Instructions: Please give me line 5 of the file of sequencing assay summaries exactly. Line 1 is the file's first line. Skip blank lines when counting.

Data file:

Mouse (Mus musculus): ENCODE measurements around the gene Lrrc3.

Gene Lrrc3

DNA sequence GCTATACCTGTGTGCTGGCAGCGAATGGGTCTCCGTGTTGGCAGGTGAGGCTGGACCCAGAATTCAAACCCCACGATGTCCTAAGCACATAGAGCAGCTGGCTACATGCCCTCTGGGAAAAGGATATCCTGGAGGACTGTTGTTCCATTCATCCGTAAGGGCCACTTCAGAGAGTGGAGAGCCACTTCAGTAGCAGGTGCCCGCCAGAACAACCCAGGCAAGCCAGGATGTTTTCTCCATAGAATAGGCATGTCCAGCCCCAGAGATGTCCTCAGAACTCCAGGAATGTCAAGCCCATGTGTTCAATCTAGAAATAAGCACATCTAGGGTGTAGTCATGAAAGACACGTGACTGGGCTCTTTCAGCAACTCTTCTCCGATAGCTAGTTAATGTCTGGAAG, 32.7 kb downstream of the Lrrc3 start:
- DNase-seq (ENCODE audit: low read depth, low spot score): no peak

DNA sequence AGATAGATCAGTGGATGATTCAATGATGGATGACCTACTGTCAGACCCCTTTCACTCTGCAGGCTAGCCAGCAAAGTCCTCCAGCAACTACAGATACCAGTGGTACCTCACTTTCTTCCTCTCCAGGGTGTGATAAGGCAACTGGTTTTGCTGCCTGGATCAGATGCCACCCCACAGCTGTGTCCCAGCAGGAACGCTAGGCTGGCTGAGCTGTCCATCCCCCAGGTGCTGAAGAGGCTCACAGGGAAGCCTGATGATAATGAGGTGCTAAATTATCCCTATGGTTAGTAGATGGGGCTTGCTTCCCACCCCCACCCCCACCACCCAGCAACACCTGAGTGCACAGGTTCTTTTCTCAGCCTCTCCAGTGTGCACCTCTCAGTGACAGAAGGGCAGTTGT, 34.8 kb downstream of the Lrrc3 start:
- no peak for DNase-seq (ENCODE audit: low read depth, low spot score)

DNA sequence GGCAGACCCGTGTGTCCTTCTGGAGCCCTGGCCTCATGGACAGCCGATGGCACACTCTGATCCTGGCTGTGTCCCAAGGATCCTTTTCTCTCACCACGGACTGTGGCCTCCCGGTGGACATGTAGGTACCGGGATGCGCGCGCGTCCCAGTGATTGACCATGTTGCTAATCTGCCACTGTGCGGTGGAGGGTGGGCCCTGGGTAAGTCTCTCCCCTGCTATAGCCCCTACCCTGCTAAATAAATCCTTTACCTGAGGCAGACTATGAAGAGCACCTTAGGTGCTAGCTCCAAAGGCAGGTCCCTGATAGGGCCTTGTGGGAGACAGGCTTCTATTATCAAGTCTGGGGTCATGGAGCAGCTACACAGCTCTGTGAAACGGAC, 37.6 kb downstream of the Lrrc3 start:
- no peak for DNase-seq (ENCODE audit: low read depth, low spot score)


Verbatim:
DNA sequence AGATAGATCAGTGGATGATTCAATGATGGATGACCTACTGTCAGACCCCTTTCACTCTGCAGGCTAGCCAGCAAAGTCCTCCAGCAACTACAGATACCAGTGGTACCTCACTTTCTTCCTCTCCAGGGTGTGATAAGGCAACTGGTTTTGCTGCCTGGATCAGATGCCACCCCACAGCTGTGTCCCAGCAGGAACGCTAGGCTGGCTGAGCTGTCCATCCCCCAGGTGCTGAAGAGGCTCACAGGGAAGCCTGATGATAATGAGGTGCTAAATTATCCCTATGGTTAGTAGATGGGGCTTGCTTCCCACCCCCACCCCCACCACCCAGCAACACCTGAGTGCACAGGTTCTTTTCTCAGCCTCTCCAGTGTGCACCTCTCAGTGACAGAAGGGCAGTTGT, 34.8 kb downstream of the Lrrc3 start: